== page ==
“We recently completed the widening of the roadway leading to the park, it includes cleaning and removal of debris from the vicinity of the bridge on the Colbeck main road to the entrance of the park approximately 400 meters, creating a grand entrance effect, and clearing and widening the approximately half-mile road leading to the park to between 25 to 30 feet to communicate to all that Colbeck is open for business.”

Financial and other contributions towards the Labour Day activities, he said, came from Bruce Donaldson and family of Old Harbour Estates, Rev Saunderson and family, Sunbeam Children's Home, Spring Village Development Foundation, Colbeck Citizens Association, The Colbeck Castle Heritage Park & Gardens Management Committee, Old Harbour Heart VTC, OHDAC and a host of individuals.

While the project is open for investment no investor has come forward to date, Finnikin noted. But the committee has decided to utilize the services of the experienced Colin McDonald who will operate as chief executive officer (CEO) of the project. McDonald, a member of the management committee, is tasked with seeking investors to raise capital for the project from which he will be paid an agreed sum.

In the meantime, Finnikin said the committee will be implementing a community share ownership plan (CSOP), “a local funding vehicle”, where individuals or groups can invest in the start-up of the park.

“They can invest in park furniture ($6,000 - $25,000) Gazebos, ($50,000 - $150,000) restrooms, plants, jogging trail, lawn care equipment etc. For park furnishings persons, families/entities will have their names inscribed to mark their investment in the park,” he explained.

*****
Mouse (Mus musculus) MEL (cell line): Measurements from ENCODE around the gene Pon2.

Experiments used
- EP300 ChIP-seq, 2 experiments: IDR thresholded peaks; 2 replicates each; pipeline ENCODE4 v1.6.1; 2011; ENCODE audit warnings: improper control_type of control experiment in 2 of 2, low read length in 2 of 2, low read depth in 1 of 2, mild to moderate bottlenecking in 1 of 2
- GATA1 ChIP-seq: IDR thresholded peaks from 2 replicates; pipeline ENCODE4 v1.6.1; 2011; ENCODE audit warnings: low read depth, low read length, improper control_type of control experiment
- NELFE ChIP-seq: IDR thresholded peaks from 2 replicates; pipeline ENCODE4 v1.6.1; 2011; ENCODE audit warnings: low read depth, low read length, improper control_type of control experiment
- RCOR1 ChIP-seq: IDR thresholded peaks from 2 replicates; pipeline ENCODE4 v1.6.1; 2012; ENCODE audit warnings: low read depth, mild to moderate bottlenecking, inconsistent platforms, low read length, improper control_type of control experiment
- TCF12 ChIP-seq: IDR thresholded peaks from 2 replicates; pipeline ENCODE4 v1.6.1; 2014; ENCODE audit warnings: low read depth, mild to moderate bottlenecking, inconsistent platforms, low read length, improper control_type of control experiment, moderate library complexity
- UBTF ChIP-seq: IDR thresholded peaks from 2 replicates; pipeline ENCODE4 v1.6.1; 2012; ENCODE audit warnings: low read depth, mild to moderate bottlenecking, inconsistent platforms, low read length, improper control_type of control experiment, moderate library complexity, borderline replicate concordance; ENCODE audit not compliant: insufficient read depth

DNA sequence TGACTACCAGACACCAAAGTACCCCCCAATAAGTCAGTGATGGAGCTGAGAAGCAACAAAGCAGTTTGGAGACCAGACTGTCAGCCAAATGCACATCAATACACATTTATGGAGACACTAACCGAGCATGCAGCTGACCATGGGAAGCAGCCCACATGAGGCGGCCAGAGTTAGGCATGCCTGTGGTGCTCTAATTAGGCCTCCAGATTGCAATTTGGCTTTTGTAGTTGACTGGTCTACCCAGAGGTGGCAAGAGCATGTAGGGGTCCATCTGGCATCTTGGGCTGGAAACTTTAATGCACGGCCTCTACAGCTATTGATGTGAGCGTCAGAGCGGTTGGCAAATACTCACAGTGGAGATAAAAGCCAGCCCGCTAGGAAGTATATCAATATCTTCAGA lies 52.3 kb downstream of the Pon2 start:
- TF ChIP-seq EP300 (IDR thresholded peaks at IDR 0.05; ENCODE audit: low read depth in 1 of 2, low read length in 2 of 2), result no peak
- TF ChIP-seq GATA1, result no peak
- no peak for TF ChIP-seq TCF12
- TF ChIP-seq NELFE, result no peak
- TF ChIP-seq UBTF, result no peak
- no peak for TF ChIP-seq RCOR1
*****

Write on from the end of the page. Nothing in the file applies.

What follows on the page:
He said the committee intends to make the "Emancipendence" Family & Food Fest an annual affair.


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Phillip ‘Danny’ Bunting and Randy Finnikin said to be recognised by their own community was “most touching” after both gentlemen received the 2015 Carl March Awards of Excellence for community service.

It was a surreal moment for two of Old Harbour’s most prominent sons, who have contributed to the community through various spheres, as they accepted the award at the 20th Carl March Awards of Excellence at the Lions Civic Centre, Old Harbour on May 13.

Bunting, who was conferred with the Order of Distinction in 2009 for his immense contribution in the field of agriculture, said he was deeply moved by the recognition.